Challenges associated with e-cigarette use by people in custody in Scottish prisons: a qualitative interview study with prison staff

Rachel O’Donnell , Ashley Brown, Douglas Eadie, Danielle Mitchell, Linda Bauld, Evangelia Demou, Richard I Purves, Helen Sweeting, Hunt Kate

Research output: Contribution to journalArticlepeer-review

Abstract

OBJECTIVES: Little is known about the perspectives of staff working in prisons where e-cigarettes are permitted. Scotland now permits people in custody (PiC), but not staff/visitors to use e-cigarettes, following implementation of smoke-free prisons policy in 2018. Previous studies, conducted before and immediately after the introduction of e-cigarettes in Scottish prisons, have evidenced stakeholder support for their use by PiC. This study focuses on key challenges associated with e-cigarette use in prisons, using data collected from prison staff once e-cigarettes had been allowed in a smoke-free environment for 6-9 months.

SETTING: Five prisons in Scotland.

PARTICIPANTS: Sixteen qualitative interviews were conducted with prison staff from five prisons varying by population (sex, age and sentence length). Data were managed and analysed using the framework approach.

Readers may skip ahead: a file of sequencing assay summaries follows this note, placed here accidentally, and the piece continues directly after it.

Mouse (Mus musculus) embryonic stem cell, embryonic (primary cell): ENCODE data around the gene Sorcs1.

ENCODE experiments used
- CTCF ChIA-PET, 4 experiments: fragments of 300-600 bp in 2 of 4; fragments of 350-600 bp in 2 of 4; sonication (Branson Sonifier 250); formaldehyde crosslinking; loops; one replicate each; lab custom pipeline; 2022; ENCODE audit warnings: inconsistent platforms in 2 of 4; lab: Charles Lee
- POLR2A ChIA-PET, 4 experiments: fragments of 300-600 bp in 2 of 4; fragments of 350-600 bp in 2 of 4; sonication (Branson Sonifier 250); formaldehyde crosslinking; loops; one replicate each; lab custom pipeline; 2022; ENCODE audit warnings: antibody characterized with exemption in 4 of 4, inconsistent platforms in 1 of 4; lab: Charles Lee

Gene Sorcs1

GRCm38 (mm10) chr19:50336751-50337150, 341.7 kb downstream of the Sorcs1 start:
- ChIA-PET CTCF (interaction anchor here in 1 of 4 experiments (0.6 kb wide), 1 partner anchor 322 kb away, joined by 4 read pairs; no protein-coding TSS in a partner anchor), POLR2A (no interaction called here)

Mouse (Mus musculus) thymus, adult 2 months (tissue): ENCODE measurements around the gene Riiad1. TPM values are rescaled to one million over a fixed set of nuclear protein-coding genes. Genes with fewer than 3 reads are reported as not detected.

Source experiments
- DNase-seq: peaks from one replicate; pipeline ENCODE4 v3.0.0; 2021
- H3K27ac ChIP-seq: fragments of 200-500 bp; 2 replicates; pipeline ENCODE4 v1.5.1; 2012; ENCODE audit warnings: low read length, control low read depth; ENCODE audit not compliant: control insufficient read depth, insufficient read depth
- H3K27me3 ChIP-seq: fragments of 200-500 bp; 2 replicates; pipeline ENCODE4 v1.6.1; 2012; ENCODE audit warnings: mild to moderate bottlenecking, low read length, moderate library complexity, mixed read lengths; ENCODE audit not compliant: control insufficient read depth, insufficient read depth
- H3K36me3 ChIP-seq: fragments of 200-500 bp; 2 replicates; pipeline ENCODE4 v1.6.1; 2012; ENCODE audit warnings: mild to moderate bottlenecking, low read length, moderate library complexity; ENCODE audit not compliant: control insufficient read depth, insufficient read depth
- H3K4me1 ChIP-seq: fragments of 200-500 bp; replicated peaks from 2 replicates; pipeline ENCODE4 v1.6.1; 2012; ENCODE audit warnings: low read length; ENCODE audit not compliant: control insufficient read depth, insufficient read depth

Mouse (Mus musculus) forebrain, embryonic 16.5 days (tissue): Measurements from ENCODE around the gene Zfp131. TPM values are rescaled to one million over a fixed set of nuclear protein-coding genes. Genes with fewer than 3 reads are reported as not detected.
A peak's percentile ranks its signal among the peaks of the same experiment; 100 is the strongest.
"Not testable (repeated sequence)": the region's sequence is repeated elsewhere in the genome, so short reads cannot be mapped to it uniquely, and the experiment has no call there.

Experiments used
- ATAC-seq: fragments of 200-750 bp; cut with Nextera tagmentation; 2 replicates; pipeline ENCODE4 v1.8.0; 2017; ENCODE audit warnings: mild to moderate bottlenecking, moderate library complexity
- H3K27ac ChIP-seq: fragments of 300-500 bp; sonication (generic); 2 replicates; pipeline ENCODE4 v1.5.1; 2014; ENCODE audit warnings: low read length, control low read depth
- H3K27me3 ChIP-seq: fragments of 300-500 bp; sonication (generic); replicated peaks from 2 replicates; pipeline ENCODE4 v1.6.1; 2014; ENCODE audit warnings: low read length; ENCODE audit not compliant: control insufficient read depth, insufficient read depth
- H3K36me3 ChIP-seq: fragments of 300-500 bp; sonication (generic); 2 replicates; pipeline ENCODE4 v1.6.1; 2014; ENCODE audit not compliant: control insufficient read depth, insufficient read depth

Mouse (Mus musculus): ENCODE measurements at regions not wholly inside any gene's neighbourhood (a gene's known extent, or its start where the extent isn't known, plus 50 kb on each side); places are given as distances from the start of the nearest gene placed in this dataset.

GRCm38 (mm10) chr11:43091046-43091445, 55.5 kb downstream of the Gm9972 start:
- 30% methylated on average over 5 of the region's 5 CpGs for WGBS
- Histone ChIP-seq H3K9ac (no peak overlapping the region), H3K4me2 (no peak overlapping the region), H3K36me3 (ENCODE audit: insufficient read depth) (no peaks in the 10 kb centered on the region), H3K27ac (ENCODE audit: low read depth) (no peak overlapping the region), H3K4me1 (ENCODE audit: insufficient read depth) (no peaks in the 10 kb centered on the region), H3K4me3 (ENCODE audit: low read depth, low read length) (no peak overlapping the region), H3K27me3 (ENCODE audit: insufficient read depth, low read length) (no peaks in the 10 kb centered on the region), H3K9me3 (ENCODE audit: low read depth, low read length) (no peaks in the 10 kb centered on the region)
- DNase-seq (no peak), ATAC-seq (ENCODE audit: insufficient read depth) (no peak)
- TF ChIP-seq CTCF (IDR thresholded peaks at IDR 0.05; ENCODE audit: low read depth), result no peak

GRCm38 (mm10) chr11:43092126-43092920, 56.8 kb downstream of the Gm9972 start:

RESULTS: While these staff confirmed strong support for the smoke-free prison policy and reported some benefits of replacing tobacco with e-cigarettes, they also spoke of the challenges e-cigarettes pose. These included: workplace e-cigarette vapour exposures; perceptions that e-cigarettes provide a new, effective way for some PiC to take illegal drugs, particularly new psychoactive substances; organisational challenges relating to the value attached to e-cigarettes in prisons; and implications for long-term nicotine use and tobacco cessation. Staff anticipated difficulties in tightening restrictions on e-cigarette use by PiC given its scale and significance among this population.

CONCLUSIONS: Maximising the benefits of e-cigarette use by PiC is likely to require multiple measures to support effective and safe use and e-cigarette reduction/cessation where desired. This includes monitoring any misuse of e-cigarettes, and provision of guidance and support on appropriate e-cigarette use and how to limit or quit use if desired. Findings are relevant to jurisdictions considering or planning changes in prison smoking or vaping policies.

Original languageEnglish
Article number051009
JournalBMJ Open
Volume12
Issue number2
DOIs
Publication statusPublished - 21 Feb 2022

Keywords

  • Electronic Nicotine Delivery Systems
  • Humans
  • Prisons
  • Qualitative Research
  • Scotland/epidemiology
  • Vaping

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